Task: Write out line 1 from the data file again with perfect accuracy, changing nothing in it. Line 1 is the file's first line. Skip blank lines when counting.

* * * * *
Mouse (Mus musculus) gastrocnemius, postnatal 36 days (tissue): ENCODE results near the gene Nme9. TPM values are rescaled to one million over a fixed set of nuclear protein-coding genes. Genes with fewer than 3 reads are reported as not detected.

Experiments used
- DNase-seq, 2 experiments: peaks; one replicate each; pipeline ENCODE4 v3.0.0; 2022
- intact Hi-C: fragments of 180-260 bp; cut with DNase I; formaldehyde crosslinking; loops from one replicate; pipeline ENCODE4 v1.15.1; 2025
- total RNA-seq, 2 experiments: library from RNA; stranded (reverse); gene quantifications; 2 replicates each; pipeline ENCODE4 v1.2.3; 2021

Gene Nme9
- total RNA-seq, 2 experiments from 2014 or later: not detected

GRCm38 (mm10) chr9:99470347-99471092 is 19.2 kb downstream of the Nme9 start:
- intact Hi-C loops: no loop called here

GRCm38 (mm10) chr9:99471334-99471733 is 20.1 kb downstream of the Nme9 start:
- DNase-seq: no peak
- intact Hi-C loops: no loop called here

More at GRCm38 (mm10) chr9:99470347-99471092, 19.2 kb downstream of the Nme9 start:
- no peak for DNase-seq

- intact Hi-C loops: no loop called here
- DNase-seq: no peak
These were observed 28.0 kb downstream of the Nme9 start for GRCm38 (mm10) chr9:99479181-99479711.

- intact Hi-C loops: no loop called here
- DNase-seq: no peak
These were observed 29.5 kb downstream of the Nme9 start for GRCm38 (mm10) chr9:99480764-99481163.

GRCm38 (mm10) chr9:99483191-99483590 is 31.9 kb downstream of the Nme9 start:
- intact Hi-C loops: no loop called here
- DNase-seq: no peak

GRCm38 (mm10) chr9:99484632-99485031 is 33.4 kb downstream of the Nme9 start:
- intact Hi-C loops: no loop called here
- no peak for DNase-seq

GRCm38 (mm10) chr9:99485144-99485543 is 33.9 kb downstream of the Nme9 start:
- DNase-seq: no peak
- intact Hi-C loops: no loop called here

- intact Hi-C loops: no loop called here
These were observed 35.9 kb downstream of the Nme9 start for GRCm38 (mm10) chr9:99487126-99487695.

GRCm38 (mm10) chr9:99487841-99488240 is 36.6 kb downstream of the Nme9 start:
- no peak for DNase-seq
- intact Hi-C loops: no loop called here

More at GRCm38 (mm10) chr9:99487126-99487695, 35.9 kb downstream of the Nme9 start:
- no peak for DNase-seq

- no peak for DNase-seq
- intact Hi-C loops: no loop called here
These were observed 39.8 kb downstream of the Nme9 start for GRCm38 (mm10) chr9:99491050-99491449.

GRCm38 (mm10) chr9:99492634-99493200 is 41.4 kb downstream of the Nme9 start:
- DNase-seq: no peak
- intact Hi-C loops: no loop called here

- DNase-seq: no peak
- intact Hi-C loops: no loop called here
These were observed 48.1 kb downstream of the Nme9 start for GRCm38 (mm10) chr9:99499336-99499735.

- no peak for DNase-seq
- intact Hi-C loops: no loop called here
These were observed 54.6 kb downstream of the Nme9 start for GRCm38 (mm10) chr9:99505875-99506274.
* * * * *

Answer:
Mouse (Mus musculus) gastrocnemius, postnatal 36 days (tissue): ENCODE results near the gene Nme9. TPM values are rescaled to one million over a fixed set of nuclear protein-coding genes. Genes with fewer than 3 reads are reported as not detected.